One of the key issues before the Congress is raising the gasoline tax. That politicians, including GOP senators, would want a hike in the gas tax is unsurprising. The gasoline tax funds the Federal Highway Trust Fund, that piggy bank of under the counter pork and blatant crony capitalism that is beloved of Congress and lobbyists.
The incoming Republican leader of the Senate Transportation Committee said Sunday an increase is up for consideration, as “we have to look at all the options.”
“I don’t think we take anything off the table at this point,” [mc_name name=’Sen. John Thune (R-SD)’ chamber=’senate’ mcid=’T000250′ ] said on “Fox News Sunday.”
Prices at the pump are at the lowest point in years — the nationwide average has tumbled more than a dollar in the last year, reaching $2.20 on Monday.
That’s given drivers significant relief at the same time as the federal highway fundcontinues to face huge shortages. Thune said the fund is looking at “about a $100 billion shortfall.”
On top of that, the law behind the fund is set to expire in May.
And the nation’s infrastructure is in dire need of repair. The American Society of Civil Engineers rated the country’s roads and bridges a D+.
Some of his colleagues, led by Republican [mc_name name=’Sen. Bob Corker (R-TN)’ chamber=’senate’ mcid=’C001071′ ] and Democratic Senator Chris Murphy, have proposed an increase of 12 cents per gallon over the next two years, then linking increases to inflation.
Business leaders, including the Chamber of Commerce, have also called for an increase.
Never mind that the tax is heavily regressive. Never mind that the economy merely resisting the second flush from the Obama crapper. Never mind that the price of gasoline will inevitably rise again and the gasoline tax will not be reduced. The tax must be raised, and as an enviro-whacko named Jeffrey D. Sachs writes at Politico, consumers will actually be better off.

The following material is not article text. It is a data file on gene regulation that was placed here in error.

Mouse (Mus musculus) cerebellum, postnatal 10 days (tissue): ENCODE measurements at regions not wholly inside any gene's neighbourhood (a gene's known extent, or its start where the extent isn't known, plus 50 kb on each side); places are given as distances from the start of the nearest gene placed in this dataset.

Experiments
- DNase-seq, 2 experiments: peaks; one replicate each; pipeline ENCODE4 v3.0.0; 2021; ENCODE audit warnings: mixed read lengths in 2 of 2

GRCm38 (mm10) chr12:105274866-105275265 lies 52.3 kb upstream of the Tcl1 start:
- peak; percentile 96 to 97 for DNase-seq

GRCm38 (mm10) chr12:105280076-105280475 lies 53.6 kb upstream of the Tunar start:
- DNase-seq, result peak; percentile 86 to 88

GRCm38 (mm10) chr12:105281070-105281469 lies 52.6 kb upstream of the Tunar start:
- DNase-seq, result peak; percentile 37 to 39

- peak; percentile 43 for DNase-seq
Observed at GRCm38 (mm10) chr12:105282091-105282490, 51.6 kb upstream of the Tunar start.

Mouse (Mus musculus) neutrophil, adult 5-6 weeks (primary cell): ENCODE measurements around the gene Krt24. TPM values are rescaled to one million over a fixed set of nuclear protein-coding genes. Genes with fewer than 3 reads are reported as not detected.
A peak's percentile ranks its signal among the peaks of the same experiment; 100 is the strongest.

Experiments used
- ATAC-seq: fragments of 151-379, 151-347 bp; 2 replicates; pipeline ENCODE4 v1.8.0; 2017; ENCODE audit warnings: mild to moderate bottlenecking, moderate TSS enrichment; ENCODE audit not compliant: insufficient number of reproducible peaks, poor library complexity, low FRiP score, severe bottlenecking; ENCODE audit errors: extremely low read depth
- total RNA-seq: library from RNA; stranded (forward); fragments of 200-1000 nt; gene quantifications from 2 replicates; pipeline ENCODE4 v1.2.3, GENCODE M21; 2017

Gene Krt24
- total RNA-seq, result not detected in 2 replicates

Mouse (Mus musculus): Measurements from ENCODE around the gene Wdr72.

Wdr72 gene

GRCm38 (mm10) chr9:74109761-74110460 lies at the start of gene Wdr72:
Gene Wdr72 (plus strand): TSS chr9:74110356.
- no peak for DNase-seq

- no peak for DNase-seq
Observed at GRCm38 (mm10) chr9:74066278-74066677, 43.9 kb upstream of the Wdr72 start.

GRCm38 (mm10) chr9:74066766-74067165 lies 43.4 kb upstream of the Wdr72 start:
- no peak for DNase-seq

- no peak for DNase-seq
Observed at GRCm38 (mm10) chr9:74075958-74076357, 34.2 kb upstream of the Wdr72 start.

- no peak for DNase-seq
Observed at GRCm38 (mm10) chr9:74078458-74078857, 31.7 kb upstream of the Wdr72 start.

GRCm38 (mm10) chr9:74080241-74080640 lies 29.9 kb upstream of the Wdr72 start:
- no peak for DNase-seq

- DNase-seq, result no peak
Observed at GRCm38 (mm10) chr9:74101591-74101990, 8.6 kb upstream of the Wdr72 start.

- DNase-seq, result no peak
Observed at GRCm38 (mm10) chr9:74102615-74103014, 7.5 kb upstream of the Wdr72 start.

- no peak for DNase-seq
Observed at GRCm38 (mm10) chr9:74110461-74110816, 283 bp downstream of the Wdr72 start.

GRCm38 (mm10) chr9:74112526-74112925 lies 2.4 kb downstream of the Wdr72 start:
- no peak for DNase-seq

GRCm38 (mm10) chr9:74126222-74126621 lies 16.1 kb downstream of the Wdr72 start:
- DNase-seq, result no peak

Twenty-two years ago, when the price of gas at the pump was $1 a gallon and a movie ticket was $4, Congress saw fit to set the gasoline tax at 18.4 cents a gallon. The idea was to ensure enough funds for the Federal Highway Trust Fund to keep our roads and bridges in good repair. Today, while almost all other prices have soared, the gas tax hasn’t budged, and the trust fund is depleted. With world oil prices crashing, we have a unique opportunity to raise the gas tax, replenish the trust fund, leverage private-sector financing and leave the U.S. consumer far better off than just a few weeks ago — all at the same time
How does this work? Because, just being a dumb-**** from southern Virginia and not a Harvard Ph.D., I’d always assumed the way that me, as a consumer, got better off by reducing outlays on food, transportation, and housing, and thereby freeing up extra cash to invest in scare commodities like hookers and blow and good bourbon.
By raising the gasoline tax 35 cents a gallon — bringing the total tax to 53.4 cents per gallon — consumers would still keep three-fourths of the recent windfall savings, while the U.S. government would recoup around $50 billion per year, or $500 billion over a decade, enough to close the financing gap on the trust fund while also making a down payment on the huge arrears on maintenance of the federal transportation system.